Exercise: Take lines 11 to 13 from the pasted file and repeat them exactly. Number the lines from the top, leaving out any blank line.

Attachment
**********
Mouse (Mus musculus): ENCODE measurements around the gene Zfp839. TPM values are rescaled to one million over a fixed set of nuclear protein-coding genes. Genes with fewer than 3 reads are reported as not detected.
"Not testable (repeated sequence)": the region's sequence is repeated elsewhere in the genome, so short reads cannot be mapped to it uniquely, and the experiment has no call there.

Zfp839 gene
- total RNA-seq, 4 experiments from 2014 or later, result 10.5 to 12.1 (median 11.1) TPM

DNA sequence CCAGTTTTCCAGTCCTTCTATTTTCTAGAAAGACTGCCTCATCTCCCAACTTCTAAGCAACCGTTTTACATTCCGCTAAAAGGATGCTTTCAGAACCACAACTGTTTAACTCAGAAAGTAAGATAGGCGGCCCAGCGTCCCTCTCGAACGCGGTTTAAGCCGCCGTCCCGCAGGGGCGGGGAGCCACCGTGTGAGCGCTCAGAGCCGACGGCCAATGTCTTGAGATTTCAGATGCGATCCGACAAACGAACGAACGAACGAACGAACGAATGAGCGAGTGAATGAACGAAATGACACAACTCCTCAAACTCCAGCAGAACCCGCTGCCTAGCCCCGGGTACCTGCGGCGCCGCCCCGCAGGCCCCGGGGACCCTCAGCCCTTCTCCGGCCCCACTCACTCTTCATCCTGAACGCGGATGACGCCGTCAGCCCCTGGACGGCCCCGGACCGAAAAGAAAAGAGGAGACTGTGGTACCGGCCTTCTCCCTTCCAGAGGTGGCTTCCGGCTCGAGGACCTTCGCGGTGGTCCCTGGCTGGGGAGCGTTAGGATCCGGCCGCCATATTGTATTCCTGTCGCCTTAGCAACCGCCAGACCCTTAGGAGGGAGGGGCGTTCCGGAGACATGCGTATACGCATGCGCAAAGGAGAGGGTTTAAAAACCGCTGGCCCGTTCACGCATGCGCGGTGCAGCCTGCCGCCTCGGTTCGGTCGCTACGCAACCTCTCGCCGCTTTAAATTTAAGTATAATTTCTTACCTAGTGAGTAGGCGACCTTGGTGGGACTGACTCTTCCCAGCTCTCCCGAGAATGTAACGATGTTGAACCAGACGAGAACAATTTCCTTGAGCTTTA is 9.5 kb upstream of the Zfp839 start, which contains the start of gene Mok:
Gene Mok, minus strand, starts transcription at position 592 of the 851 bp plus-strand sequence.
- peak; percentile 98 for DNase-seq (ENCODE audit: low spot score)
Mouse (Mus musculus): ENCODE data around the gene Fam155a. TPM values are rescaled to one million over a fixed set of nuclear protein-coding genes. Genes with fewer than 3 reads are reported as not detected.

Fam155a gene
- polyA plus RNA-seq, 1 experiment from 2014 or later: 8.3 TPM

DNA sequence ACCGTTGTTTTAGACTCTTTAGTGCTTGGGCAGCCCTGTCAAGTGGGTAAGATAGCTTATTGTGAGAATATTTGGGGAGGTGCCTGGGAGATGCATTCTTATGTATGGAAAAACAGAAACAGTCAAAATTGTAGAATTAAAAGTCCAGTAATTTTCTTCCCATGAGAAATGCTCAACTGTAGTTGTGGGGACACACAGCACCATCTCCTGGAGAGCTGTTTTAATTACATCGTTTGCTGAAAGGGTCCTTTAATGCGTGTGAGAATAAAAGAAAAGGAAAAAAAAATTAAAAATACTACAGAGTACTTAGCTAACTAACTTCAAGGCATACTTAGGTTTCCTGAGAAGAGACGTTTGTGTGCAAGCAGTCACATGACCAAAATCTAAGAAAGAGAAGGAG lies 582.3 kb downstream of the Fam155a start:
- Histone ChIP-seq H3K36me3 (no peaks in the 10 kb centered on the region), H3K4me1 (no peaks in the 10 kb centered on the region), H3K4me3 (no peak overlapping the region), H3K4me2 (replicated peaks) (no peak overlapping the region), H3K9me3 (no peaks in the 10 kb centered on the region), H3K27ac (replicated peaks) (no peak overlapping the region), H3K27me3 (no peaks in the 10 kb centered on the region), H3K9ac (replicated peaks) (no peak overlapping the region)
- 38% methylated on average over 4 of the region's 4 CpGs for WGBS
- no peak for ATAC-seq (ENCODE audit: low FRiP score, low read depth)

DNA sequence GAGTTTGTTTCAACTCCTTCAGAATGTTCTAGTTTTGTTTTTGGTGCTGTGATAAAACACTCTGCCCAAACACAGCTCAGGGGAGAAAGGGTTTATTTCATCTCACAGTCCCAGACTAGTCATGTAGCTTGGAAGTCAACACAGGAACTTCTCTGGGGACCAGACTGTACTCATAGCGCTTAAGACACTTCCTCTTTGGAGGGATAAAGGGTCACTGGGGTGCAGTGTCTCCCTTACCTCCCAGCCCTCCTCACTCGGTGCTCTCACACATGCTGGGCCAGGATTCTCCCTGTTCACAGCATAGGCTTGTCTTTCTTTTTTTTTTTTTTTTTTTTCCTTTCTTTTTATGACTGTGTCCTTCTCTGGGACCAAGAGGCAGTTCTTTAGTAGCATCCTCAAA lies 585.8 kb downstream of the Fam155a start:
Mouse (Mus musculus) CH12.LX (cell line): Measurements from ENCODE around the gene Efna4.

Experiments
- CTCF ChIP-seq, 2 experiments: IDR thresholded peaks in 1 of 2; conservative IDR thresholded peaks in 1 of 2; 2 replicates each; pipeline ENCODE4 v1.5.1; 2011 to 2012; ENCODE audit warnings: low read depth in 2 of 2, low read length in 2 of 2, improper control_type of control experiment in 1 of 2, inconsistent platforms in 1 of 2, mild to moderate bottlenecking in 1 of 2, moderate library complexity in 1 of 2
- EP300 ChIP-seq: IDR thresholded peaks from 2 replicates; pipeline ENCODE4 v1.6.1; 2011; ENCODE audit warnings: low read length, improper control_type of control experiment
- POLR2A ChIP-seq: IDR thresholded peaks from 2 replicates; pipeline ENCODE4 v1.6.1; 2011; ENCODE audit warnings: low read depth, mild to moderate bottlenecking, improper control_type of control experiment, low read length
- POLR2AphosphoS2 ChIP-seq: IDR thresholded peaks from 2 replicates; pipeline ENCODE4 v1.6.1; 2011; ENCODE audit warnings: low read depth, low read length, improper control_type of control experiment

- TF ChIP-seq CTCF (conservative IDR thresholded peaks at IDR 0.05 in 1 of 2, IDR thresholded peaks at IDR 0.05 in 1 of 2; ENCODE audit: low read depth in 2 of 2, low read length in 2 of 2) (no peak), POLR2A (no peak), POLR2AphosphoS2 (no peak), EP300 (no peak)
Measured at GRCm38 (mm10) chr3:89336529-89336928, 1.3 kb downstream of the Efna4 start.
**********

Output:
DNA sequence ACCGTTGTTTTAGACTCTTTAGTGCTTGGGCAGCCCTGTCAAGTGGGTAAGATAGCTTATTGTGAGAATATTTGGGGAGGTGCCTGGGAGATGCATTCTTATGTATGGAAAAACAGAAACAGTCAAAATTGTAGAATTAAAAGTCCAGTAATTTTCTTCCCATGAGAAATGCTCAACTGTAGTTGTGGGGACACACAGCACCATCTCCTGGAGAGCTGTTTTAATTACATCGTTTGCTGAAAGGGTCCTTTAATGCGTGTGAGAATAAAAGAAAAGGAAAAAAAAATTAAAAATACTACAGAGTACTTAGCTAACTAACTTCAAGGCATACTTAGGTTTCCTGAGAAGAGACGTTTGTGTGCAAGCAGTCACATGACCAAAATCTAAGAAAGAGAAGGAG lies 582.3 kb downstream of the Fam155a start:
- Histone ChIP-seq H3K36me3 (no peaks in the 10 kb centered on the region), H3K4me1 (no peaks in the 10 kb centered on the region), H3K4me3 (no peak overlapping the region), H3K4me2 (replicated peaks) (no peak overlapping the region), H3K9me3 (no peaks in the 10 kb centered on the region), H3K27ac (replicated peaks) (no peak overlapping the region), H3K27me3 (no peaks in the 10 kb centered on the region), H3K9ac (replicated peaks) (no peak overlapping the region)
- 38% methylated on average over 4 of the region's 4 CpGs for WGBS